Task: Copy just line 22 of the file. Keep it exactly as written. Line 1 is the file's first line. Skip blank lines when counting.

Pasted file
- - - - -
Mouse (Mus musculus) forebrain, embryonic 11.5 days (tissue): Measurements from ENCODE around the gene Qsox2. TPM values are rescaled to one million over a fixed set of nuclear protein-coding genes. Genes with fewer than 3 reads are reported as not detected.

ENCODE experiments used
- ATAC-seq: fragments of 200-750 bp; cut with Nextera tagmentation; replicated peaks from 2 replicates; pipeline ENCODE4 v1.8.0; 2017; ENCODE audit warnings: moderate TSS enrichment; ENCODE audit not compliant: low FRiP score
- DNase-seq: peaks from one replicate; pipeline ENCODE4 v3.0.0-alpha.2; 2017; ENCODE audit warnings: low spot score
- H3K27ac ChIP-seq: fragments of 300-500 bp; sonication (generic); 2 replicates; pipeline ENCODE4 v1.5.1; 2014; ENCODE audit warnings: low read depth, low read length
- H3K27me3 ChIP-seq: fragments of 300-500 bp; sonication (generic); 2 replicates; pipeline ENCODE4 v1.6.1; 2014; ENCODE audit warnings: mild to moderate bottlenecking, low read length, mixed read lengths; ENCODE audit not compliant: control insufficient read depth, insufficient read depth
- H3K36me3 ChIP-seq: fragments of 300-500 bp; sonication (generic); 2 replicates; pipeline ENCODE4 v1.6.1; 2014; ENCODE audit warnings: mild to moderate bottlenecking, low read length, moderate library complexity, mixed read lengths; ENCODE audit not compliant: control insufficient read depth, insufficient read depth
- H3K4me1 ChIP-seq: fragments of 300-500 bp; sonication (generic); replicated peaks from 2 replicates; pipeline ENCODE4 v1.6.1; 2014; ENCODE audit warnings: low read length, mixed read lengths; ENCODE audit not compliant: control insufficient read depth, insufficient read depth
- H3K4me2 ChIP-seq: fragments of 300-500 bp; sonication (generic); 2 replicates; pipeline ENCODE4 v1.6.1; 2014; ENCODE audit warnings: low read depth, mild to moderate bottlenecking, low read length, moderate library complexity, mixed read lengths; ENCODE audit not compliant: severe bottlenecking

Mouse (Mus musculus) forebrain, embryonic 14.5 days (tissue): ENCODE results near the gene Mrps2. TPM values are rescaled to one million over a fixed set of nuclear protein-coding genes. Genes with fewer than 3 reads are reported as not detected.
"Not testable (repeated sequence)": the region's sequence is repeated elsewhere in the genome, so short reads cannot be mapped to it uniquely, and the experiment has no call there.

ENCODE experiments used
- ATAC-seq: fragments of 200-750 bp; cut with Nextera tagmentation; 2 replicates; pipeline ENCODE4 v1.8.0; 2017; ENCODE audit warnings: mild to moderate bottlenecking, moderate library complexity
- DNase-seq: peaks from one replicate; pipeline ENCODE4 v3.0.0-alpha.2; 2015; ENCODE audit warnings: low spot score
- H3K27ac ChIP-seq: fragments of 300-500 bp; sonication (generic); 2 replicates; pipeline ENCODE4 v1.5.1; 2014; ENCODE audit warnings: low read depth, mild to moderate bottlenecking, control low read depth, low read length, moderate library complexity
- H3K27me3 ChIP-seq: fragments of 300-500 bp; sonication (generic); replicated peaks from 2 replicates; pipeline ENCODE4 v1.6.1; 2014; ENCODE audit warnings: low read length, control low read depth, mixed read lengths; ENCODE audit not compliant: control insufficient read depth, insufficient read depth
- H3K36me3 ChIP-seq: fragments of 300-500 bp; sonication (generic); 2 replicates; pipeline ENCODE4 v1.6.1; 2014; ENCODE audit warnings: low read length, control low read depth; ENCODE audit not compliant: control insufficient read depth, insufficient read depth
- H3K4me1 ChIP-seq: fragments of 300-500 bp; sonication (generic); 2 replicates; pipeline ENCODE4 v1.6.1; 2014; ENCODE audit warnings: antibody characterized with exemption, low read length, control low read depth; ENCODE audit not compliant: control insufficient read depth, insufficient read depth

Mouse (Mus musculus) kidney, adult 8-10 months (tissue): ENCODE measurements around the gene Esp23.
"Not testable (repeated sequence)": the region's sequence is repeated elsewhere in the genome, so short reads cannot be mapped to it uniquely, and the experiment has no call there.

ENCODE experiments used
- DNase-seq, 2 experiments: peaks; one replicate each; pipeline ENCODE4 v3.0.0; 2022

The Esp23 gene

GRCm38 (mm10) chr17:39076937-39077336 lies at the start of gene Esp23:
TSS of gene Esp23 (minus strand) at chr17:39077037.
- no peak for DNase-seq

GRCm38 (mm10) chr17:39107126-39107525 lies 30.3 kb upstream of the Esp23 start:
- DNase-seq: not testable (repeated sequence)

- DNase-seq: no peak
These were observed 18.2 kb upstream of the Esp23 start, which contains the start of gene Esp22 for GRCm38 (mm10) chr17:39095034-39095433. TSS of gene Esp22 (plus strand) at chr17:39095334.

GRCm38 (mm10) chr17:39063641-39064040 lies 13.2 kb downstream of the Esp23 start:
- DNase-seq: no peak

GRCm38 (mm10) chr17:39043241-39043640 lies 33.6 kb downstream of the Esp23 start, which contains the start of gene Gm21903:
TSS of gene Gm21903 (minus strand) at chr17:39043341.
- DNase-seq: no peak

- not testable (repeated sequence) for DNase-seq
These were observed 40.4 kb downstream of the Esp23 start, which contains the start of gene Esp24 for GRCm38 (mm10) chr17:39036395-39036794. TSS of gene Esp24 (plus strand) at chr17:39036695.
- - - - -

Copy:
- DNase-seq, 2 experiments: peaks; one replicate each; pipeline ENCODE4 v3.0.0; 2022